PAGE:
Pancreatic Cancer Patient Faces the Future with Humor, Love and Art
Rose Mary Worthen wasn’t expected to live more than a year after her diagnosis. Four years later, she’s using her art — and her sense of humor — to spread hope.
The diagnosis came out of the blue four years ago.
Rose Mary Worthen, a retired flight attendant and mother of four, was cleaning the baseboards in her kitchen when she felt a sudden, intense pain in her chest. She drove to the doctor, who, fearing a heart attack, put her in an ambulance to Michigan Medicine’s University Hospital for tests.
By the end of the day, three doctors were standing at the foot of her bed delivering the sobering news. It wasn’t her heart. It was stage 4 pancreatic cancer, with multiple lymph nodes involved. She likely had less than a year to live.
“About 53,000 Americans will be diagnosed with pancreatic cancer in 2017, and 50 to 60 percent of them will present with metastatic disease, as did Rose Mary,” says Vaibhav Sahai, MBBS, M.S., medical oncologist at Michigan Medicine. “The median survival with this cancer, with standard cytotoxic chemotherapy, is expected to be less than 12 months.”
Worthen gathered the troops. Told her children and grandchildren the news. Got her affairs in order. Joined cancer support groups at the hospital and online. Took a couple of bucket-list trips. Meanwhile, her partner, Jerry, immersed himself in pancreatic cancer data.
She started on radiation, then chemotherapy. A year passed. Then another. And another. Now, four years into her diagnosis, Worthen approaches the uncertainty of her future with a philosophical perspective and a healthy dose of humor.
“People ask me how I handled it when I got my diagnosis,” says Worthen. “Well, I’ll tell you. I slapped myself on the back of the head, I bought myself a pair of diamond earrings, put on my big-girl pants and said ‘eff it’ and kept going. And that’s what I live by. That’s my code of honor.”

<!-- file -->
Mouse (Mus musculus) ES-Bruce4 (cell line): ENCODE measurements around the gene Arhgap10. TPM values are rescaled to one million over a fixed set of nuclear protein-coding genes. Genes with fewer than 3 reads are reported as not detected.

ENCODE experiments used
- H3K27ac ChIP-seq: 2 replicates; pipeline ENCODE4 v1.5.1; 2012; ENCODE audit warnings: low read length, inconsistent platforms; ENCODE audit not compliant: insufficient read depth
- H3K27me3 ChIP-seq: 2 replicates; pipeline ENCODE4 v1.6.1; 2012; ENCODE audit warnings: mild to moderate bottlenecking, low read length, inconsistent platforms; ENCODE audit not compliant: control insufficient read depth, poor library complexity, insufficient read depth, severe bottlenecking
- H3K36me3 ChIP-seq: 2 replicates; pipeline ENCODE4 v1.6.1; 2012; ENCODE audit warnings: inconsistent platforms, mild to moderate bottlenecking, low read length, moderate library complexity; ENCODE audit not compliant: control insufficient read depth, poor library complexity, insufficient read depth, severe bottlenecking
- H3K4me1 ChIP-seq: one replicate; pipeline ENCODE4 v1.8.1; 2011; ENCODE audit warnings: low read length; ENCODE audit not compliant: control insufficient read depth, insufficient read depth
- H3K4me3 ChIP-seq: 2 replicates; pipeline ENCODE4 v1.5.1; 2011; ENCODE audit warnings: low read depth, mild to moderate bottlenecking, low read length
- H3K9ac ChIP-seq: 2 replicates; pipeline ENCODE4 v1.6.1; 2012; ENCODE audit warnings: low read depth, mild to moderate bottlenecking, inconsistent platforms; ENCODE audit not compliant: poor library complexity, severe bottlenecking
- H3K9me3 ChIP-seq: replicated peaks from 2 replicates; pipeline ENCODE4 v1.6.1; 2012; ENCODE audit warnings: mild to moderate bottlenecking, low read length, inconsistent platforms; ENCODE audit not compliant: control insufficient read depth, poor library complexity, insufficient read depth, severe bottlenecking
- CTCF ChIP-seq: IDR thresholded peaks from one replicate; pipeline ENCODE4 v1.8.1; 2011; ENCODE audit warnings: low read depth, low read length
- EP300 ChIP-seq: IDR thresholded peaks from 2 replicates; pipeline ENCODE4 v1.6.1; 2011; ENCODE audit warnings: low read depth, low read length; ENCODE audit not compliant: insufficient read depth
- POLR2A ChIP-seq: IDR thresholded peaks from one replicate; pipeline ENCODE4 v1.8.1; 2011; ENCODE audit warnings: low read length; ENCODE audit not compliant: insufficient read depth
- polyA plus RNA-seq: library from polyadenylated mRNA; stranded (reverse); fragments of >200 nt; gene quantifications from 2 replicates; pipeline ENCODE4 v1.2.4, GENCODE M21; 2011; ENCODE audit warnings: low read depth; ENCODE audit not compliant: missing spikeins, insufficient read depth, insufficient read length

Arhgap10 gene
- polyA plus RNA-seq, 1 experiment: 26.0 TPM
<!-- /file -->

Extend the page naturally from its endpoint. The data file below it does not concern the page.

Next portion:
The team, the team, the team
Worthen credits her treatment team, including Sahai, Chelsey Quinlan, PA-C, and Susan Masri, R.N., with her longevity in the face of steep odds. Equally important is her partner, Jerry.
“Jerry has come with me to every infusion, every appointment and every blood draw,” says Worthen. “He has been a support past none in my life. Between him and Dr. Sahai and the staff at U of M, they have kept me alive.”
Sahai explains that the very thing that may have contributed to the development of Worthen’s pancreatic cancer — a mutation in a BRCA gene — has opened a course of treatment, personalized to her genomic profile, that has allowed her to continue to flourish.
“Only about 5 to 7 percent of patients have underlying BRCA mutations — it is quite uncommon,” says Sahai. “It is also further uncommon to identify that mutation. You might not even recognize it if you don’t do the analysis. And it is more uncommon to be able to procure the drug from insurance or through petitioning the pharmaceutical company. Not everybody has the same response on this therapy. In her case, she has had an excellent response.”
The gift that keeps on giving
While her medical treatment has been outstanding, Worthen says, it’s not just the doctors who have made a difference.
Group and individual counseling sessions help when the emotions of a terminal cancer diagnosis get overwhelming. And an encounter with an art therapist gave Worthen a gift that keeps on giving.
“I was sitting in infusion one day when Melinda, the Cancer Center’s art therapist, came up to me and said, ‘Would you like to do some artwork?’” says Worthen. “That’s when I started making these.”
“These” are Worthen’s butterflies — clear, acrylic, flat-bottomed crystals to which she affixes hand-drawn butterflies and a short message. Some read “courage.” Others “strength” or “hope.”
She hands them out to people in infusion or waiting for appointments at the University of Michigan Comprehensive Cancer Center. She gives them to people waiting in line at the grocery store who look like they’re having a difficult day. She gives them away to spread her particular brand of joy.
“I walk up to people and put them in their hands,” says Worthen. “And I say: ‘Here you go. Here’s a butterfly. You’ve just been stoned. And now you can never tell people you’ve never been stoned.’ People laugh. They think it’s hysterical.”
The laughter and smiles give her a lift when she’s having a bad day of her own.
“When I started handing them out to people, I felt good,” says Worthen. “It was more what I was feeling at that point than what they were feeling. It’s part of what keeps me going. I always know that if I give one to someone, they will smile. It’s like — yeah. That’s what it’s all about.”
Worthen estimates that she has made and given away many hundreds of her butterflies over the past four years. Word of these talismans has spread in the cancer support community, and she’s recently had requests to ship her butterflies across the country.
“I don’t know why people love butterflies, but if you give someone a butterfly, it changes their day,” says Worthen. “It isn’t much, but if it’s a legacy I can leave, I’ll leave it.”
Photos by Leisa Thompson.
Rose Mary Worthen died in 2018.